Please Note: This article is written for users of the following Microsoft Excel versions: 97, 2000, 2002, and 2003. If you are using a later version (Excel 2007 or later), this tip may not work for you. For a version of this tip written specifically for later versions of Excel, click here: Formatting for Hundredths of Seconds.

Formatting for Hundredths of Seconds

by Allen Wyatt
(last updated February 8, 2016)

11

Paolo wants to record times in an Excel workbook, but he needs the times to be precise, including hundredths of a second. What he would like is a format such as 1.41.73, meaning 1 minute, 41 seconds, and 73 hundredths.

This type of formatting can be easily applied to a cell in the following manner:

  1. Select the cell or cells you want to format.
  2. Choose Cells from the Format menu. Excel displays the Format Cells dialog box.
  3. Make sure the Number tab is selected.
  4. In the Category list, choose Custom. (See Figure 1.)
  5. Figure 1. The Number tab of the Format Cells dialog box.

  6. In the Type box, enter the following: [h]:mm:ss.00
  7. Click OK.

The format shows elapsed time, with hours, minutes, seconds, and hundredths of seconds. If you prefer, you can change what delimiters are used between each element of the time. For instance, if you want to use decimal points and drop off the hours, you can use the following format in step 4: mm.ss.00.

ExcelTips is your source for cost-effective Microsoft Excel training. This tip (3085) applies to Microsoft Excel 97, 2000, 2002, and 2003. You can find a version of this tip for the ribbon interface of Excel (Excel 2007 and later) here: Formatting for Hundredths of Seconds.

Author Bio

Allen Wyatt

With more than 50 non-fiction books and numerous magazine articles to his credit, Allen Wyatt is an internationally recognized author. He  is president of Sharon Parq Associates, a computer and publishing services company. ...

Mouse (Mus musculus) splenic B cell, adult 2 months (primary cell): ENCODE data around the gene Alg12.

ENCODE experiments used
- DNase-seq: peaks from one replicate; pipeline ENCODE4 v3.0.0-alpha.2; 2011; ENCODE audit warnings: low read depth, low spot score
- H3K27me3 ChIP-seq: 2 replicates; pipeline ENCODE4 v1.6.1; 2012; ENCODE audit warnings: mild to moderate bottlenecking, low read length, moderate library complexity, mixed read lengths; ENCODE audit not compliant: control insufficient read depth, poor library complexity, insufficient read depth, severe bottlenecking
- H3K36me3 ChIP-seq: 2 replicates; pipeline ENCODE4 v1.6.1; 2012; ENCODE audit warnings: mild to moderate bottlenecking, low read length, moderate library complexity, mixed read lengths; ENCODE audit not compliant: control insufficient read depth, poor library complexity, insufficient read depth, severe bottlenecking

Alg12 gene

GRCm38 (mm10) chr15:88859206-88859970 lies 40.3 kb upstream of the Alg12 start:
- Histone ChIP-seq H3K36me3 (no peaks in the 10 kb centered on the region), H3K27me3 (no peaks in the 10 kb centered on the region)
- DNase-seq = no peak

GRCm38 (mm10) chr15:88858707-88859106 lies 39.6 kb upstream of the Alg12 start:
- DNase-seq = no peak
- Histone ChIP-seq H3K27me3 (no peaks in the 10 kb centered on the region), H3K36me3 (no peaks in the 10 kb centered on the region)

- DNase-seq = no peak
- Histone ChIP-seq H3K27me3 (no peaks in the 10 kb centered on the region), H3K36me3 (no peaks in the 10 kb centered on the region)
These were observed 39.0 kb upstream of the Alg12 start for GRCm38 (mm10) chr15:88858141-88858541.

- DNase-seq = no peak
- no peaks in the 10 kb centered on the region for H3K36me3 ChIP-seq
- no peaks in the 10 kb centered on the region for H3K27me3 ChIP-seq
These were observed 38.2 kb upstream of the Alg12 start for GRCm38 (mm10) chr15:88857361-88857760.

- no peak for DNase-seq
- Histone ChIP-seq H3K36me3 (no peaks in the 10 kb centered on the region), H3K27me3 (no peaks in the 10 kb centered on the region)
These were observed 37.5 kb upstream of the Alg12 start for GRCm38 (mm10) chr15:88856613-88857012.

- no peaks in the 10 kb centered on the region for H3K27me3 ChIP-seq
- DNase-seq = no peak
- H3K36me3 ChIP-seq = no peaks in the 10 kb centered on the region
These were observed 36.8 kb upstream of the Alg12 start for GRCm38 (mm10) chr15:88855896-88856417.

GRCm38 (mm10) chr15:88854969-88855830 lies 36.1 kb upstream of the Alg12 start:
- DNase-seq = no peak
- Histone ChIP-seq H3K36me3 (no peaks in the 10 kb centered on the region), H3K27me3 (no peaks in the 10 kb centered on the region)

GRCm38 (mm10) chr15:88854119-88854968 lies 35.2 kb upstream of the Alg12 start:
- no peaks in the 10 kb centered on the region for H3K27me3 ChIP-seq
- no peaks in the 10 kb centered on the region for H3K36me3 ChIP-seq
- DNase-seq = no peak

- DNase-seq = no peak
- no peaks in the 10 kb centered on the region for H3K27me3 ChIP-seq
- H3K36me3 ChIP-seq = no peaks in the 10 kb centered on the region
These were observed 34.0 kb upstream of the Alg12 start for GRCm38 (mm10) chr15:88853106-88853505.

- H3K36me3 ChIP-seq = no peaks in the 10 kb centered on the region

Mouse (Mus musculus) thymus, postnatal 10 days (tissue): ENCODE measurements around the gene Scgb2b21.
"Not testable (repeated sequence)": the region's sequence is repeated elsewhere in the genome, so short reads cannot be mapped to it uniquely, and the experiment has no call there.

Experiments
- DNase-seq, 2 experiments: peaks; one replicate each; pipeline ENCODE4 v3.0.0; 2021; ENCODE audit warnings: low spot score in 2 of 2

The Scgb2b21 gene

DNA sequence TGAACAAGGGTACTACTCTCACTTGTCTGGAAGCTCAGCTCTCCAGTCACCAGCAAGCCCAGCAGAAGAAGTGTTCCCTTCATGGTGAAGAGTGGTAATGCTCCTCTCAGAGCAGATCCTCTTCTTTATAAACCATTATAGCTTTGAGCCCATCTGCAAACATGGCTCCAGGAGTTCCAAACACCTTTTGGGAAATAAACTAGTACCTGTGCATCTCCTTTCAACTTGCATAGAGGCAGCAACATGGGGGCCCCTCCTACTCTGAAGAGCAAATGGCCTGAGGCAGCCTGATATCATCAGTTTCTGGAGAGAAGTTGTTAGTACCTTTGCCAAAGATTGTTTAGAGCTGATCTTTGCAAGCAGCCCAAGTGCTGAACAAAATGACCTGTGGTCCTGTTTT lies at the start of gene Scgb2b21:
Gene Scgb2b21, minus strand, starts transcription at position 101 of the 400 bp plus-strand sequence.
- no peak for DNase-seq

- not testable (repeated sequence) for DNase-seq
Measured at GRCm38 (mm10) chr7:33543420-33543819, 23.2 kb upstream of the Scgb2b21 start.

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What is five more than 1?

2016-02-08 14:27:29

Ron Coreau

Hello

I'm trying to convert an old running log that has the time in 100's of second.
Tried various was to do it but cannot obtain a consistent output.

Example 250100 seconds /6000 equals 41.68. Sometime the conversion formula works to 41:41 other times it does not.

=FLOOR.MATH(M14)&(M14-FLOOR.MATH(M14))*60 and then next cell =TEXT(N14,"0:00")

Great site

Thanks for any help.

Ron Coreau


2016-01-19 13:44:48

Scott Renz

Hi Blaz,

You click on Custom then in the box under Type: you type in your formula.


2016-01-19 13:41:57

Scott Renz

Thanks, Rick Harris.


2016-01-17 11:15:49

Blaz

In my excel missing this formula. I have only in format mm:ss.0. How to get your formula?


2014-07-28 14:34:45

Alan Jacklin

Can still not get this to work as I am trying to change 90.05 (ss:00) into (mm:ss.00)as it should be coming out like 1 (min) .30 (seconds) :05 (100s of a second)


2014-02-17 11:14:56

Rick Harris

Scott - Did you ever get an answer to your question from July?
If you enter the format as [h]:mm:ss."00" it will round to the nearest second and display the .00 at the end each time.


2014-02-17 11:08:53

Rick Harris

But how do I get 2.59 hours to display as 02:35:24 (2 hours, 35 minutes, & 24 seconds)? As soon as I set the format to a time base, Excel looks at this as 2.59 days.
Thank you


2013-11-25 09:42:08

Scott Renz

Hi Nicholas,

No, it does not appear. You have to type it in yourself from your keyboard.


2013-11-24 11:57:32

Nicholas Jackson

I have office 2007 and this combination doesn't appear ([h]:mm:ss.00), is there somewhere you can download it or update?

Thanks


2013-07-04 17:05:56

Sama

I am really thankful for your tip :) it took me lots of hours to solve this problem but I couldnot!

Thanks


2013-07-01 11:29:24

Scott Renz

What if I want to add hard coded .00 at the end of each time?


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